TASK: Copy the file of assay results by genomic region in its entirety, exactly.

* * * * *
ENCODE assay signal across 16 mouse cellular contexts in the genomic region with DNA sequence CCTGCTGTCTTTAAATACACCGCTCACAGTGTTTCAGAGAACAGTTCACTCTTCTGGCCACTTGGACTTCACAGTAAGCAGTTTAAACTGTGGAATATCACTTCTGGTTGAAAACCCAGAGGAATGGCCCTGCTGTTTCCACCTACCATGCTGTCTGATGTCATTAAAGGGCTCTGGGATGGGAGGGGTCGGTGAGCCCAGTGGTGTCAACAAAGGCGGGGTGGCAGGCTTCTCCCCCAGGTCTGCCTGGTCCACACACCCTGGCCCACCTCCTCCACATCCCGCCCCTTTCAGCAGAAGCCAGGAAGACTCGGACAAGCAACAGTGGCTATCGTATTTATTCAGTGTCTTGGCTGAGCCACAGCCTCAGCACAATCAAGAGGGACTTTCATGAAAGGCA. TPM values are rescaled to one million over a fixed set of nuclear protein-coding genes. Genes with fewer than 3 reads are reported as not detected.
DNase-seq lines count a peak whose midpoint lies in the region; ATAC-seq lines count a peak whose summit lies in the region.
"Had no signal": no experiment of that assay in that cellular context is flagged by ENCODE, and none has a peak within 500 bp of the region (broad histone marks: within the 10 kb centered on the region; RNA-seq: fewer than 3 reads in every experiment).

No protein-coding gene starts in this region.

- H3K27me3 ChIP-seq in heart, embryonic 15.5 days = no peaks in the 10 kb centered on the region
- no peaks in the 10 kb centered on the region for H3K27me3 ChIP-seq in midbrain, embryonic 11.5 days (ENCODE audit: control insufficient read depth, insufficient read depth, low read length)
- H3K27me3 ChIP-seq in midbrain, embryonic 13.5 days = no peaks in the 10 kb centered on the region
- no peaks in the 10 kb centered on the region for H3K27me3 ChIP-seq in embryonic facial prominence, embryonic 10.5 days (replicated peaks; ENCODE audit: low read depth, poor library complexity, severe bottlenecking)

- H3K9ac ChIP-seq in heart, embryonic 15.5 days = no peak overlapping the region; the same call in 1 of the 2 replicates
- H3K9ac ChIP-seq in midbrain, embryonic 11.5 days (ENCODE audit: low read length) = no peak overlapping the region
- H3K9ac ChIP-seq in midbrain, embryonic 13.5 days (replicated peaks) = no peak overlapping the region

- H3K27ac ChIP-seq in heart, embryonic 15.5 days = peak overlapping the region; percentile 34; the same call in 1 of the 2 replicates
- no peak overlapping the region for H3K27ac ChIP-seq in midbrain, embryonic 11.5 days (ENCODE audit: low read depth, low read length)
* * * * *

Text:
ENCODE assay signal across 16 mouse cellular contexts in the genomic region with DNA sequence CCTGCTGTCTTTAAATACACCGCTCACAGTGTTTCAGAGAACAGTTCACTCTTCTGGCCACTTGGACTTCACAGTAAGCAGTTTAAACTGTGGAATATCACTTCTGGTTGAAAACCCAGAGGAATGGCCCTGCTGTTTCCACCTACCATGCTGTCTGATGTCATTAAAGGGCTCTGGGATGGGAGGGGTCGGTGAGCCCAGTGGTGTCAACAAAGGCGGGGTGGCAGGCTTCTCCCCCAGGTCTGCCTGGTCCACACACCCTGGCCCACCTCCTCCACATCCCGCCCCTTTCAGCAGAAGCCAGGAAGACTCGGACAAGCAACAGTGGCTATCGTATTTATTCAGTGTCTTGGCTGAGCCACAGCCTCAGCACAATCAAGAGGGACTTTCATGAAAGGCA. TPM values are rescaled to one million over a fixed set of nuclear protein-coding genes. Genes with fewer than 3 reads are reported as not detected.
DNase-seq lines count a peak whose midpoint lies in the region; ATAC-seq lines count a peak whose summit lies in the region.
"Had no signal": no experiment of that assay in that cellular context is flagged by ENCODE, and none has a peak within 500 bp of the region (broad histone marks: within the 10 kb centered on the region; RNA-seq: fewer than 3 reads in every experiment).

No protein-coding gene starts in this region.

- H3K27me3 ChIP-seq in heart, embryonic 15.5 days = no peaks in the 10 kb centered on the region
- no peaks in the 10 kb centered on the region for H3K27me3 ChIP-seq in midbrain, embryonic 11.5 days (ENCODE audit: control insufficient read depth, insufficient read depth, low read length)
- H3K27me3 ChIP-seq in midbrain, embryonic 13.5 days = no peaks in the 10 kb centered on the region
- no peaks in the 10 kb centered on the region for H3K27me3 ChIP-seq in embryonic facial prominence, embryonic 10.5 days (replicated peaks; ENCODE audit: low read depth, poor library complexity, severe bottlenecking)

- H3K9ac ChIP-seq in heart, embryonic 15.5 days = no peak overlapping the region; the same call in 1 of the 2 replicates
- H3K9ac ChIP-seq in midbrain, embryonic 11.5 days (ENCODE audit: low read length) = no peak overlapping the region
- H3K9ac ChIP-seq in midbrain, embryonic 13.5 days (replicated peaks) = no peak overlapping the region

- H3K27ac ChIP-seq in heart, embryonic 15.5 days = peak overlapping the region; percentile 34; the same call in 1 of the 2 replicates
- no peak overlapping the region for H3K27ac ChIP-seq in midbrain, embryonic 11.5 days (ENCODE audit: low read depth, low read length)